Feature Report: India and Energy

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India and Solar Power: An Ambition Aimed at Bringing North and South Together

India's Prime Minister Narendra Modi has set the bar for renewable energies - particularly solar power - very high by taking part in a global project led by industrial and emerging countries around the world with the goal of creating a “mass effect”. 

Rooftop photovoltaic panels cover a total of 33 hectares at a solar power plant near Amritsar, in Punjab. ©NARINDER NANU / AFP

In 2015 India set particularly ambitious targets with respect to renewable energies, calling for 100 GW of solar powerIn physics, power is the amount of energy supplied by a system per unit time. In simpler terms, power can be viewed as energy output..., 60 GW of wind power, 10 GW of biomassIn the energy sector, biomass is defined as all organic matter of plant or animal origin... and 5 GW of hydropower by 2022. By way of comparison, in 2014 the entire world had 181 GW of installed solar capacity. India has therefore set itself a lofty goal. The sub-continent has become a renewables Eldorado where many international firms are converging on a market shaped by powerful Indian companies, such as Welspun Renewables, and large multi-sector conglomerates like Adani, Mahindra and Tata.

648 MW: The installed capacity of the Kamuthi photovoltaic farm in India, which at the end of 2016 became the world's most powerful.

A Giant Solar Plan

Prime Minister Narendra Modi's plan for India aims to achieve several objectives:

Of the 100 GW of solar power1, India is planning on 60 GW of electricity generated by large solar farms in order to reduce dependence on fossil fuels and 40 GW from rooftop systems, to supplement the often deficient centralized electrical grids.

As a symbol of its policy of big solar farms, in the autumn of 2016 India inaugurated what is now the world's largest photovoltaic power plant (648 MW of maximum output). Installed in Kamuthi, in the state of Tamil Nadu, in southeast India, it should surpass, in terms of nominal capacity, California's Solar Star solar farm with its 579 MW output. The 2.5 million solar panels are cleaned by robots, thus providing a solution to the Indian countryside's endemic dust problem. One of the project's remarkable features is that it was completed in only eight months.

India already has nearly 7 GW installed, in particular in the Rajasthan sunbelt, the tourist-popular desert region near New Delhi. In September 2016, its installed solar production capacity reached 8.6 GW, compared to 4.8 GW 18 months earlier.

What About Funding?

Such ambitious goals require colossal investments. India has chosen to seek support from developed countries. This is consistent with a long political tradition that has always emphasized these countries' historical responsibility for global warmingGlobal warming, also called planetary warming or climate change... and seeks to make India the leading advocate for emerging countries' demands. India translated this demand for "climate justice" into a positive project bringing together countries of the North and countries of the South.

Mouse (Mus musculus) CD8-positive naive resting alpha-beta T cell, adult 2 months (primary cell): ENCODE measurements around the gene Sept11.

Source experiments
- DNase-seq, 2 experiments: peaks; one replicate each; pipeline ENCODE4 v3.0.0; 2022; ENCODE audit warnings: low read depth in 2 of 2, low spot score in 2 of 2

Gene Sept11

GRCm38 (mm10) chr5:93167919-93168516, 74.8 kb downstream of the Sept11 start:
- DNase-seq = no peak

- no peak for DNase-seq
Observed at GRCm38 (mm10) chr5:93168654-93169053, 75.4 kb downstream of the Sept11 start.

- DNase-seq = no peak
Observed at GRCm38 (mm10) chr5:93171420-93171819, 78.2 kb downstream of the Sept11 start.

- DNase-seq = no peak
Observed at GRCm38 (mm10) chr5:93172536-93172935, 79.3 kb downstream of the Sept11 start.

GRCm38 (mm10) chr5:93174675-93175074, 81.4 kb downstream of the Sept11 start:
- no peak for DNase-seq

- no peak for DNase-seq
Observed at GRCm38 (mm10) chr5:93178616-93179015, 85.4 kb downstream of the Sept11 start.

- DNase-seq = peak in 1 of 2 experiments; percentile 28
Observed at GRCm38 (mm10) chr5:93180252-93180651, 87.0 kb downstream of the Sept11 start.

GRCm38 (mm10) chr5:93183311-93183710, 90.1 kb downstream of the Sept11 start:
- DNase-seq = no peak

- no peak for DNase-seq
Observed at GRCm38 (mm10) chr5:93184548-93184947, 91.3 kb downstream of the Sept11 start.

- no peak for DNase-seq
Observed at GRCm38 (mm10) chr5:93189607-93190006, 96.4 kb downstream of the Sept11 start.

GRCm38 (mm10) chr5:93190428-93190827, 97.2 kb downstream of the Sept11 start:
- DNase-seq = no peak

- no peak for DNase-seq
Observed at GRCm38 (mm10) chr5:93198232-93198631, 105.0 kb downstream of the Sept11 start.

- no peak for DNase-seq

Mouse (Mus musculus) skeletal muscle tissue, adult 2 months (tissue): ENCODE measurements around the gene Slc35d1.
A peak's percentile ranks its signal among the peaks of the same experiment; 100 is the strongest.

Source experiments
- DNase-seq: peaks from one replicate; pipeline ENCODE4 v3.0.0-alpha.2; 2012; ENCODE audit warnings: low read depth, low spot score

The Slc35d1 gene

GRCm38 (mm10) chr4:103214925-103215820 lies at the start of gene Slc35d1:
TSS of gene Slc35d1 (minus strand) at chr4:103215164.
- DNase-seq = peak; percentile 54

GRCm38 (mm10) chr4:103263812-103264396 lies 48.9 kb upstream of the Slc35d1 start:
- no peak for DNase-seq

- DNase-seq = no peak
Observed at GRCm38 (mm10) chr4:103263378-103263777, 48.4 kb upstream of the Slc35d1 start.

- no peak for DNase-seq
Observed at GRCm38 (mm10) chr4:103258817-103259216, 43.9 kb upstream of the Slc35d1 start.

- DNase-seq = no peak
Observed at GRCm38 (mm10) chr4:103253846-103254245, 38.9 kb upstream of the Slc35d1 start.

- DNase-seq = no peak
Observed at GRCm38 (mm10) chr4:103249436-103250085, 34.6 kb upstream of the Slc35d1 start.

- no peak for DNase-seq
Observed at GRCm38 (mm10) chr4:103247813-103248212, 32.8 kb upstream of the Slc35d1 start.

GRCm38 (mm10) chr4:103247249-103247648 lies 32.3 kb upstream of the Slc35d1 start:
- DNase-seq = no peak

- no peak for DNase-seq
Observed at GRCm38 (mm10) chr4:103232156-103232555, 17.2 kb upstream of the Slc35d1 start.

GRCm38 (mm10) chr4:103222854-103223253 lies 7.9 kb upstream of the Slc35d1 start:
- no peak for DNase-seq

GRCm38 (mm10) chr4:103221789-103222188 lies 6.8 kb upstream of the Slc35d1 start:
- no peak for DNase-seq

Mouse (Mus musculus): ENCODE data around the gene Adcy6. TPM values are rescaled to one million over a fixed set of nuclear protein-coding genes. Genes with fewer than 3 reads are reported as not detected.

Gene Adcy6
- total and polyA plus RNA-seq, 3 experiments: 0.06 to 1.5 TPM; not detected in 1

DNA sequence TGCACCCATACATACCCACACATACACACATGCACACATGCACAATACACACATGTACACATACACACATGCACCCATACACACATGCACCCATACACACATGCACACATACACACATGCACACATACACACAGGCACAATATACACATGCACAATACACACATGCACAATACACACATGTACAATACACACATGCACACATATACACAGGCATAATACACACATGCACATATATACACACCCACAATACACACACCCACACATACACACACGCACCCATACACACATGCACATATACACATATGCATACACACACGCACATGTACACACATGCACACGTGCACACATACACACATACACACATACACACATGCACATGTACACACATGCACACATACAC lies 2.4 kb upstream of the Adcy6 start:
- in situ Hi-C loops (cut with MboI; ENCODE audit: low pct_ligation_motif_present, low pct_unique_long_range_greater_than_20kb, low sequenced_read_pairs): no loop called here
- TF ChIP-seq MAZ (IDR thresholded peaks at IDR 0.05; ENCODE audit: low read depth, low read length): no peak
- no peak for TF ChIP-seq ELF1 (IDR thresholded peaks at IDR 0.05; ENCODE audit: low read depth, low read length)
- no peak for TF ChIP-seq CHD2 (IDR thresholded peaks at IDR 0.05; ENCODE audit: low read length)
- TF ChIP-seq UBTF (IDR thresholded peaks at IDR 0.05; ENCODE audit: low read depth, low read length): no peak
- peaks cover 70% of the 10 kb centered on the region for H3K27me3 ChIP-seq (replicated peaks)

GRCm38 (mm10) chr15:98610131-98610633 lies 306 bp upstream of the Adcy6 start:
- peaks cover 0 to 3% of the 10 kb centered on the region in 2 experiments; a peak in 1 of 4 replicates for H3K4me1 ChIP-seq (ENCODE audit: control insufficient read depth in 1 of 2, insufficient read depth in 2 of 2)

In a side event to the December 2015 COP 21 talks, India and France initiated an "International Solar Alliance" that more than 120 countries have already joined2. The initiative aims to mobilize private companies, States and financial institutions over the world to raise funds to develop solar power in the Southern countries. The aim: $1 trillion of investment by 2030. Northern industries should be attracted by the opening of new markets and the opportunities for production partnerships. India is also counting heavily on technology transfers. For India, the mass effect will serve to lower the price of equipment and attract foreign investors.

The "International Solar Alliance" launched in December 2015 by France and India aims to raise $1 trillion for solar power.

Other Carbon-Neutral Energies

Other renewable energies such as wind, biomass, and hydro are being developed in the wake of solar power and in the same spirit, with major international groups invited to participate in their development.

India's wind power capacity is the world's fourth largest, behind China, the United States and Germany. Some of its companies, such as turbine producer Suzlon, are highly efficient and India has managed to lower kWh costs below the €60 mark, which is lower than in Europe.

By 2030, India intends to generate 40% of its electricity from non-fossil energies. This figure includes nuclear energyEnergy produced in nuclear power plants. The enormous amount of heat released during fission of uranium atom nuclei is transferred to water..., with which India has a great deal of experience through its military program.  The country already operates 20 nuclear reactors, has seven under construction and plans for 18 additional reactors. India has developed its own technology and is actively researching fourth generation (fast neutronType of particle, along with the proton, that makes up the nucleus of an atom. Neutrons have no net electric charge.) reactors.

 

 

Sources:

(1) Renewable Energy World

(2) ISA site